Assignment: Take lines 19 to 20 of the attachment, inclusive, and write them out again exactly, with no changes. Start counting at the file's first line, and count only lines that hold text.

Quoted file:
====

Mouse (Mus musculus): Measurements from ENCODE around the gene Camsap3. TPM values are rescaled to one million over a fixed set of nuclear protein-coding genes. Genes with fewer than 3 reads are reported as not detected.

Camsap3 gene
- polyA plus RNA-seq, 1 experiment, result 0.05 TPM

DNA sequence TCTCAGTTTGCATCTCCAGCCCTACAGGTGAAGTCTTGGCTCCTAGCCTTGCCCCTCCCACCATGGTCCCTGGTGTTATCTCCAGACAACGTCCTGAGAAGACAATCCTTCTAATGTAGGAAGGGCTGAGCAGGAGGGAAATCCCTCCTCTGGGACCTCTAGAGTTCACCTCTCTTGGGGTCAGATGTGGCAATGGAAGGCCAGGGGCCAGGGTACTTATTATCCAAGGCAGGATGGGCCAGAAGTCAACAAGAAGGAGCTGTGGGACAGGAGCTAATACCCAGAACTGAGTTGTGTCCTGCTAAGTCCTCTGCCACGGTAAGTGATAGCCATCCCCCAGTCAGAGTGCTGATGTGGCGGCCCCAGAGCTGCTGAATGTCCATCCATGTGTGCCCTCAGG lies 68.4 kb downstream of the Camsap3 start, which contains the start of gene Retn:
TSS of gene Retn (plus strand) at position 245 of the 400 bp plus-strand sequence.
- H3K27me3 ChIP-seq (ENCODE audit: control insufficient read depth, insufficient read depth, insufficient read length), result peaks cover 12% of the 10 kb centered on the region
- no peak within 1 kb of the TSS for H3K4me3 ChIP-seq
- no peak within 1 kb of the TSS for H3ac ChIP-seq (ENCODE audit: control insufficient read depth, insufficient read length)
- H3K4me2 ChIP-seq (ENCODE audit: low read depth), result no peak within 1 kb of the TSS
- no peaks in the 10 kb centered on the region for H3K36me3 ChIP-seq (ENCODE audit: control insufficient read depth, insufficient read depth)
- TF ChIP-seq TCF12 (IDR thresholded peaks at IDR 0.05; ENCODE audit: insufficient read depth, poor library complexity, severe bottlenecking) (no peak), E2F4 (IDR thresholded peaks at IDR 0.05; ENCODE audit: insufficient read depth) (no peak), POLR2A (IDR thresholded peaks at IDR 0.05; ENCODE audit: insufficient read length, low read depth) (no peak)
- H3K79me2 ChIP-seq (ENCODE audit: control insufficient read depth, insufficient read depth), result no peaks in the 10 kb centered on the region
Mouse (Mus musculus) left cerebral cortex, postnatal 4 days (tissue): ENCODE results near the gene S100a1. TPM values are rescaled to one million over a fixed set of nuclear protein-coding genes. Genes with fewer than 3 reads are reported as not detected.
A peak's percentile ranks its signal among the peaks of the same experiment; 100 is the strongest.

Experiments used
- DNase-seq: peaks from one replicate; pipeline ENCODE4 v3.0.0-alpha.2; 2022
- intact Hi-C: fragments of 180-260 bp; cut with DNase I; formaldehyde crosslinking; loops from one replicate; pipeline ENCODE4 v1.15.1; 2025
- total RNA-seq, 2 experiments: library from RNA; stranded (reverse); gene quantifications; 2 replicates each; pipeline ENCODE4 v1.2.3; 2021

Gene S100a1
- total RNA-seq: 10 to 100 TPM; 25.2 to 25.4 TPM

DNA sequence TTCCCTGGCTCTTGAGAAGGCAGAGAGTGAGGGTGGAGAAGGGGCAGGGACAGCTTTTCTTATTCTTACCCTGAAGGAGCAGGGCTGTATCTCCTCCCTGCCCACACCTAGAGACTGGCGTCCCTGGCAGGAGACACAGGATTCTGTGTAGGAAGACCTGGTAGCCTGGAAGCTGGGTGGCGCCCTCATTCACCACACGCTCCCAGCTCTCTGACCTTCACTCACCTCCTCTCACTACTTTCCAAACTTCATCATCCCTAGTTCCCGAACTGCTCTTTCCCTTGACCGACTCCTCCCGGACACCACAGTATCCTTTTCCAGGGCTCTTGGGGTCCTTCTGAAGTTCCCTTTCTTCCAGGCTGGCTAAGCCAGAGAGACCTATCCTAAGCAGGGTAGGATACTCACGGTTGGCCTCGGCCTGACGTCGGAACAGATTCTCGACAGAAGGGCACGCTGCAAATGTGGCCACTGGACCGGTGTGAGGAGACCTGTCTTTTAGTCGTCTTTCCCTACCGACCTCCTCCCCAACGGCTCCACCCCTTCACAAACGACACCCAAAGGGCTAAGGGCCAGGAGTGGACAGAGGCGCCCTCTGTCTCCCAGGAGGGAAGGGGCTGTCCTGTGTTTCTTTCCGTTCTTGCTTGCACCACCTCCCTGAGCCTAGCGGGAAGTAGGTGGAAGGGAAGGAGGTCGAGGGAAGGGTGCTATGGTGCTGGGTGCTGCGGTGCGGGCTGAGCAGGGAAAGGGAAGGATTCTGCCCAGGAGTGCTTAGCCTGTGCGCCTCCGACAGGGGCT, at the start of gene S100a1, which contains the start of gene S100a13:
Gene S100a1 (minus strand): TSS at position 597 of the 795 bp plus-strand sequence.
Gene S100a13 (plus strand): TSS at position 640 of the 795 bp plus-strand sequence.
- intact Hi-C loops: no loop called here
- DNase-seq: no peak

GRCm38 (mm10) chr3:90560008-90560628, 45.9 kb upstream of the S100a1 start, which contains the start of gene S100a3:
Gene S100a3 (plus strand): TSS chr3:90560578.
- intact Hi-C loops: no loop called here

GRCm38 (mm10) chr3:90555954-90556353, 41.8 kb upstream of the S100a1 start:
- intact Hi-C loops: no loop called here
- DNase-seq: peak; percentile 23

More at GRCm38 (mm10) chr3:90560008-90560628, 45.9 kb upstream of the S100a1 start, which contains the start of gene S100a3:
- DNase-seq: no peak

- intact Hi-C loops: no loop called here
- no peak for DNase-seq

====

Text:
Gene S100a1
- total RNA-seq: 10 to 100 TPM; 25.2 to 25.4 TPM